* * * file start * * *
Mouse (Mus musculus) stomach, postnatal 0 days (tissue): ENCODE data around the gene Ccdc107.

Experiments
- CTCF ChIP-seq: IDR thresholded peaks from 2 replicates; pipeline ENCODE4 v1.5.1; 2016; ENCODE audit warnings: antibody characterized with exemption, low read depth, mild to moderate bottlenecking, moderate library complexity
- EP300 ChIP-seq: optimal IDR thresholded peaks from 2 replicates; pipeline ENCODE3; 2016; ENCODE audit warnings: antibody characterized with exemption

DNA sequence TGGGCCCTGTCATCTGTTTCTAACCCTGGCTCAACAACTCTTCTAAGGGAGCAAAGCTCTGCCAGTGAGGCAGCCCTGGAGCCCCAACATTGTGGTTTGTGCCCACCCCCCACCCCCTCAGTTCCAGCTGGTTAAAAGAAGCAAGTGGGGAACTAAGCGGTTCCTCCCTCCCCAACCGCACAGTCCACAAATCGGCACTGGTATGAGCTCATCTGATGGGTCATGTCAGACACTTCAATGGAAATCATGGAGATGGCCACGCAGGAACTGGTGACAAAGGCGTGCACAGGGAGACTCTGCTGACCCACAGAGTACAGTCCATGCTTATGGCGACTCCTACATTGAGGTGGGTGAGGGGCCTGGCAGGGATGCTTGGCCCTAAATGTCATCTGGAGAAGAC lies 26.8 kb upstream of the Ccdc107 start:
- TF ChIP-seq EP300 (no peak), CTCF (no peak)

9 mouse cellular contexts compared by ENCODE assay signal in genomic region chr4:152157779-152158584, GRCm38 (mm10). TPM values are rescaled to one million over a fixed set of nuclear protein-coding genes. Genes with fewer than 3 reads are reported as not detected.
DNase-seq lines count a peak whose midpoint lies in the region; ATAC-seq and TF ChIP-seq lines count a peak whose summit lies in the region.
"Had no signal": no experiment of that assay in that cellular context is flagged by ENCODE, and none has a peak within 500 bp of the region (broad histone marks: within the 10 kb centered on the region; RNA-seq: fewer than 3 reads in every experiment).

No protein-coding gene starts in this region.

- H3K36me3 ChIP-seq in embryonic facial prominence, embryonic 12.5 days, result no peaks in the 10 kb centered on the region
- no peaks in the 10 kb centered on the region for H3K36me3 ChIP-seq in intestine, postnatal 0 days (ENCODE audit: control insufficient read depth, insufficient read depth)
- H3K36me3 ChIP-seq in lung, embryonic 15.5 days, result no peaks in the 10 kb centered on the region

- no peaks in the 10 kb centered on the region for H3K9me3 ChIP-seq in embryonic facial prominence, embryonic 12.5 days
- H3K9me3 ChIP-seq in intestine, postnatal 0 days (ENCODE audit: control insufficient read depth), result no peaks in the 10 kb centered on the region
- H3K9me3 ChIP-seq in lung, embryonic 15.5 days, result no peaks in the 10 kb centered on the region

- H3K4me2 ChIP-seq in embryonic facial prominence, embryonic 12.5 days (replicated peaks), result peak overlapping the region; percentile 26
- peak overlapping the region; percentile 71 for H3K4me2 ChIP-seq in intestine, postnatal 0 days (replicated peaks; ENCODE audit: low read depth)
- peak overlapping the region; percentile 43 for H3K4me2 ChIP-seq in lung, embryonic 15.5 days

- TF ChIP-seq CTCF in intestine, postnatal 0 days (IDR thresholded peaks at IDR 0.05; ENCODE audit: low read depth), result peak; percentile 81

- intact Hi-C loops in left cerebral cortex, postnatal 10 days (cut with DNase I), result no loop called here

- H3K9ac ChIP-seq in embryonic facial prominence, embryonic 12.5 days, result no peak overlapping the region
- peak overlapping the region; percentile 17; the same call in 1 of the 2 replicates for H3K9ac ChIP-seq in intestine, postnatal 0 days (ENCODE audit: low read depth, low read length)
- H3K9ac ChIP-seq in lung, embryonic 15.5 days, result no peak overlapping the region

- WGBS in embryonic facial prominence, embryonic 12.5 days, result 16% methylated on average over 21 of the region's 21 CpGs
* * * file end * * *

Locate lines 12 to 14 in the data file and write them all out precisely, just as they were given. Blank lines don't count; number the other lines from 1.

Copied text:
- no peaks in the 10 kb centered on the region for H3K36me3 ChIP-seq in intestine, postnatal 0 days (ENCODE audit: control insufficient read depth, insufficient read depth)
- H3K36me3 ChIP-seq in lung, embryonic 15.5 days, result no peaks in the 10 kb centered on the region

- no peaks in the 10 kb centered on the region for H3K9me3 ChIP-seq in embryonic facial prominence, embryonic 12.5 days